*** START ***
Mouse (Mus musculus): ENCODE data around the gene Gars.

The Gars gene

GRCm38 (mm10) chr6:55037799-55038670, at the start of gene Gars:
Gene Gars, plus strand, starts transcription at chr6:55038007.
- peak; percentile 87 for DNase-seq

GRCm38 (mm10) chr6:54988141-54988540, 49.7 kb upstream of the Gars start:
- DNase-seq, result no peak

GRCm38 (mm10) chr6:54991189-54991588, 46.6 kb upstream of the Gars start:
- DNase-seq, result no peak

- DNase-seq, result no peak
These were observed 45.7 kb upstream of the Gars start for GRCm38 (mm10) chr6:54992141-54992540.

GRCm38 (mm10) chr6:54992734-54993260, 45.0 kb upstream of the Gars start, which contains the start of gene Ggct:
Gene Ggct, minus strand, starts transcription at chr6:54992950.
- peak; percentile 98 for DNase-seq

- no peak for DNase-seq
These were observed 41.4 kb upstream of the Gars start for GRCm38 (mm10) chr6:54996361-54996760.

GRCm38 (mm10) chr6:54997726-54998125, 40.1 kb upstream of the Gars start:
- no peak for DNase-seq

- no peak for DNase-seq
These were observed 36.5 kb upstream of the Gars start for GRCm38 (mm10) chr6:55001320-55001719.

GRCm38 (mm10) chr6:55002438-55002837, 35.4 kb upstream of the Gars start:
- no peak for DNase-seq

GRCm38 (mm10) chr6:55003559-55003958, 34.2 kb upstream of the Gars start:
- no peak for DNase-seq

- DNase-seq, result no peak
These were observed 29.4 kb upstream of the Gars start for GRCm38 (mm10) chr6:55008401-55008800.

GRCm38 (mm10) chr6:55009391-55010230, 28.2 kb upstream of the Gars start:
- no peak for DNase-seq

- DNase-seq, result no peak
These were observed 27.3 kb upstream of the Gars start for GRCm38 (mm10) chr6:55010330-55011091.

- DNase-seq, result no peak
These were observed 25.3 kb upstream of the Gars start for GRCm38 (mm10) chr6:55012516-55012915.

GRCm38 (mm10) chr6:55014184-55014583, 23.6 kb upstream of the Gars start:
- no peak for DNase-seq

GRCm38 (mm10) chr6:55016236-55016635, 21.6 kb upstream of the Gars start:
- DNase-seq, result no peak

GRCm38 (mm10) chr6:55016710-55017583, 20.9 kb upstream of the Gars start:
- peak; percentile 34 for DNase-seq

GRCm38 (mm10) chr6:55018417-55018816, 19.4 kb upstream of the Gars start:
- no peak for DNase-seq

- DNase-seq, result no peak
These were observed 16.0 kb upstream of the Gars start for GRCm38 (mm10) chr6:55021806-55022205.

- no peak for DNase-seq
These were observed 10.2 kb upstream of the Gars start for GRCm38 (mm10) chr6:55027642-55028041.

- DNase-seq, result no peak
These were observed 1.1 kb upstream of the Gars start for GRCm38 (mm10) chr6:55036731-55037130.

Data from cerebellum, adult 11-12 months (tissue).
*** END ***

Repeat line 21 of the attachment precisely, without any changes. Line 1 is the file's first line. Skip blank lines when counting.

GRCm38 (mm10) chr6:55002438-55002837, 35.4 kb upstream of the Gars start: